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Testing silver metal


I have been given two narrow heavy guage strips of silver metal. I
believe they are either sterling silver or fine silver. I would like
to test the metal to: 1. eliminate the possibility that it is nickle
silver (or whatever); and/or 2. determine if it is fine or sterling
silver. I would like to be able to do this simply, without the use
of acid to make the determination (if possible). Hope all of you
Metal Wizards can assist with this quandry. Thanks, in advance, for
any and all help.

Linda Kaye-Moses

Hi Linda

The way to test it is the way I test 24k and 22k gold, annealled the
two metals and the one that oxidized is the 22k gold. Annealled the
two silver and the one that oxidized is the sterling silver. I hope
this help Note Be sure not to melt it. :>)

Renato L. Ronquillo CMBJ

Being the guy that tries to keep things simple. I would clean up the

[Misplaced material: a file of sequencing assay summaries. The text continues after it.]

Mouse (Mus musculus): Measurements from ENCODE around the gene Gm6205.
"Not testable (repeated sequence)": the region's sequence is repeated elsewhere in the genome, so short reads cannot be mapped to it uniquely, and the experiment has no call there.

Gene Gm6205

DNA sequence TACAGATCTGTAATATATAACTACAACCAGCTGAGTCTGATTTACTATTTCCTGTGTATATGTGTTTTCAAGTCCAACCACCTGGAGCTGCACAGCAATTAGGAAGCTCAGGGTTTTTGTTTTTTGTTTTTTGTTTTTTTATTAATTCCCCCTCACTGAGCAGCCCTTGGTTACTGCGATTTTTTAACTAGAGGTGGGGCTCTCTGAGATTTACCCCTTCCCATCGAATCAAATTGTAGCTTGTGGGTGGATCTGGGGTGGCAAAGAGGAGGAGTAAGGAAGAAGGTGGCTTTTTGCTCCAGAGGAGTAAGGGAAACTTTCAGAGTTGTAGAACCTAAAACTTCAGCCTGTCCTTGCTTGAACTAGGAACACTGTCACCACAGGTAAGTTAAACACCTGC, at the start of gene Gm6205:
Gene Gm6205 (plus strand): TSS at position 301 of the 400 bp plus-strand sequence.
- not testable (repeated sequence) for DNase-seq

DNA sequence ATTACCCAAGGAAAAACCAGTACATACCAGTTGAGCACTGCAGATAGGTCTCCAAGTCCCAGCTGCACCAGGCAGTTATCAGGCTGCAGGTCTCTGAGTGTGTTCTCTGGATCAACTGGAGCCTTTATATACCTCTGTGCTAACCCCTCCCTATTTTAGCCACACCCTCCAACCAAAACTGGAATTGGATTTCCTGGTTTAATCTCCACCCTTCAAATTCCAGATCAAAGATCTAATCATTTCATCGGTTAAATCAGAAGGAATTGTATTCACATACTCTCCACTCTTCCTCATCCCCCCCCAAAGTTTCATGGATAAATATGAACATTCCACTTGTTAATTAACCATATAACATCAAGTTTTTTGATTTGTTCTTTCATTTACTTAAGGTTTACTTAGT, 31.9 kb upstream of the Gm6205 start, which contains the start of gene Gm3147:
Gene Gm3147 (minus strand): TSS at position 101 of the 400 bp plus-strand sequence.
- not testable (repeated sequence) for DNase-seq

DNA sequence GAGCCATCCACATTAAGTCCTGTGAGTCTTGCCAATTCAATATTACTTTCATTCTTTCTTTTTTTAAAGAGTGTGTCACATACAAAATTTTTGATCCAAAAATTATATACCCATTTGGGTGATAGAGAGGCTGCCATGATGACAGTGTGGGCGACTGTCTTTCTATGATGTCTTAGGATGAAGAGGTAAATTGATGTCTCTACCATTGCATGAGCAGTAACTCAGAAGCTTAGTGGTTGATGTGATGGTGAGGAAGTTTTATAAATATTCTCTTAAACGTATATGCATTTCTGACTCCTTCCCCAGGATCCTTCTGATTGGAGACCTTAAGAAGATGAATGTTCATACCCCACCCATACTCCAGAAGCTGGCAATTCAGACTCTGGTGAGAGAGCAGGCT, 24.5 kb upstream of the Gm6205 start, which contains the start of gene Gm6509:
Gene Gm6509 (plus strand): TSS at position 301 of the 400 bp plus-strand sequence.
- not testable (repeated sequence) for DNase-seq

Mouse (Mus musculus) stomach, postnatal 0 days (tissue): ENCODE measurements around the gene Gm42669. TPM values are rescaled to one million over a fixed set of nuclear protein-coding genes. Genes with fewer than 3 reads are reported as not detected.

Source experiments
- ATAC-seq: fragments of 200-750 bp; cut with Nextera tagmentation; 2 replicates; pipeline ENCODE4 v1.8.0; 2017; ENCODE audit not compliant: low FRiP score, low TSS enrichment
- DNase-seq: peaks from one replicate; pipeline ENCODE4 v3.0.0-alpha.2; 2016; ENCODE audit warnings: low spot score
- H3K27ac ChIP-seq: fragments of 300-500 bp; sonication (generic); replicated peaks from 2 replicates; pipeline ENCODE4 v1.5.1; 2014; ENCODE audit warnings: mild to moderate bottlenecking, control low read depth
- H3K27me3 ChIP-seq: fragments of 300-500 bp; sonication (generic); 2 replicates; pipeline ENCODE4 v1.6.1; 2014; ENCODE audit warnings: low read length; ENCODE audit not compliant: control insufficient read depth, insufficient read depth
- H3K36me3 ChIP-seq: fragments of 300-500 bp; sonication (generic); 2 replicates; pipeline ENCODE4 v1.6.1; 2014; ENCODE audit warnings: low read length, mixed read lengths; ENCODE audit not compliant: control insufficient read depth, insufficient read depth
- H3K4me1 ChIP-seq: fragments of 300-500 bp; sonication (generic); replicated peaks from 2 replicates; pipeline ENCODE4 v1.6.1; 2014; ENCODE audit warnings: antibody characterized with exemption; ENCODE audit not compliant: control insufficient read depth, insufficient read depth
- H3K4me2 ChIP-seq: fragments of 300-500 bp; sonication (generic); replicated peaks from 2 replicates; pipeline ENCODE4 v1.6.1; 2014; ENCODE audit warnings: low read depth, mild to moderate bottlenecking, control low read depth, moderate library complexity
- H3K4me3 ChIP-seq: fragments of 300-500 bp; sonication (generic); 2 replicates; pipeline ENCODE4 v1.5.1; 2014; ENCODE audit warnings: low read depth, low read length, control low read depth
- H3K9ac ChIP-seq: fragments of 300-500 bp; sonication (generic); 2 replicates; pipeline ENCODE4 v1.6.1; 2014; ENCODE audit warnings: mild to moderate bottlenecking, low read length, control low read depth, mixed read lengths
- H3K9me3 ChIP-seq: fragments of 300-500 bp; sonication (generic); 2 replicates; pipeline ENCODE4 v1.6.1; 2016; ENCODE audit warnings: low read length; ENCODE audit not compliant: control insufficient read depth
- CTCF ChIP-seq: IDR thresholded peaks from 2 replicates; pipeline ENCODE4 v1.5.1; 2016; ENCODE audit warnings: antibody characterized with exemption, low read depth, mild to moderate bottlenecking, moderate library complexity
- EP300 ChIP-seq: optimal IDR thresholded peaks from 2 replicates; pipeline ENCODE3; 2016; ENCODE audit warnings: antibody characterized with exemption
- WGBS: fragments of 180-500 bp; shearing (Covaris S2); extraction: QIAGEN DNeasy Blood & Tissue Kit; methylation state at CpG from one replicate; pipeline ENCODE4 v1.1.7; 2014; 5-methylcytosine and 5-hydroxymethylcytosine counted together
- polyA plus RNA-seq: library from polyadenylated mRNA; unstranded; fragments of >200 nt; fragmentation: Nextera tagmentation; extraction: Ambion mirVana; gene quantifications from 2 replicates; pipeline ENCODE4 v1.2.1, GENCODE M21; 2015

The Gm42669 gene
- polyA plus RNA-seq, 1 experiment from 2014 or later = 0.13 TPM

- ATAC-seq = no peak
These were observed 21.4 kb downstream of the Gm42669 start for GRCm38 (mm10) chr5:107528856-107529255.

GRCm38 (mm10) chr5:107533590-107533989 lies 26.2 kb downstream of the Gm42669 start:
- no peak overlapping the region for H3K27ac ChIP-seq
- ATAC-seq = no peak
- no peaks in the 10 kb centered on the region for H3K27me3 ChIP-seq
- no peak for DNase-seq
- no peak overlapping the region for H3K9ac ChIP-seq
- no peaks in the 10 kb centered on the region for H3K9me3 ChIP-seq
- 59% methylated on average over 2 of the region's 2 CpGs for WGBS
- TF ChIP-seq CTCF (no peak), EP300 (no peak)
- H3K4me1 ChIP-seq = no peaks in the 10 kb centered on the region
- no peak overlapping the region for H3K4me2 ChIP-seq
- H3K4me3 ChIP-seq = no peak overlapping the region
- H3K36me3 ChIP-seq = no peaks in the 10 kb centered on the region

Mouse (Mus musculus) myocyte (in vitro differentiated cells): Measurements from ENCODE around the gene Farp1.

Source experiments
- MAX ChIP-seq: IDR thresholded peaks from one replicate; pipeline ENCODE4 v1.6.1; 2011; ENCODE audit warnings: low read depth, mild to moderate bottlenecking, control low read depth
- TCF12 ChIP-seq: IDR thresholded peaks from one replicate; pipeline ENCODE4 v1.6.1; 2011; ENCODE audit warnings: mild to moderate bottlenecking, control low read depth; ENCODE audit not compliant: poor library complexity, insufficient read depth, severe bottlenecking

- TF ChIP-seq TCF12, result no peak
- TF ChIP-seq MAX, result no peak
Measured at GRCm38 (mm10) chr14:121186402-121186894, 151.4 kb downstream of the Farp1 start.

end and attack it with liver of sulphur. Fine silver little to no
reaction, sterling goes black, nickel little to no reaction. then
weigh it. Check the formulas in the back of many jewelry books and it
should be obvious. Bill

Bill, Deborah, Michele & Sarah
Reactive Metals Studio, Inc
928-634-3434, 800-876-3434, 928-634-6734fx

There’s a couple of good replies on this, but here’s another. The
best, definitive way to test it, besides a full out assay, is to use
nitric acid. One drop is all it takes. Fine silver will have white
foam, sterling will be a dirty white, grayish foam, and anything
brass, like nickle silver will be green. Aside from that, the
suggestion to use liver of sulfur (I use what used to be WinOx, which
would be the same) is a good one. You could also anneal it, or cut
a piece and anneal it. Fine silver will bend like butter, sterling
will bend easily, and nickel silver will be springy - it will also
oxidize in heating. I could tell you just by looking at it, and
silver is light weight (lower density), but I guess if you could do
that you wouldn’t be here asking… The probability is that if it is
silver, it’s likely sterling. There are those who use large sheets of
fine, like enamelists, but probably 98% of it is sterling, out there
in the world.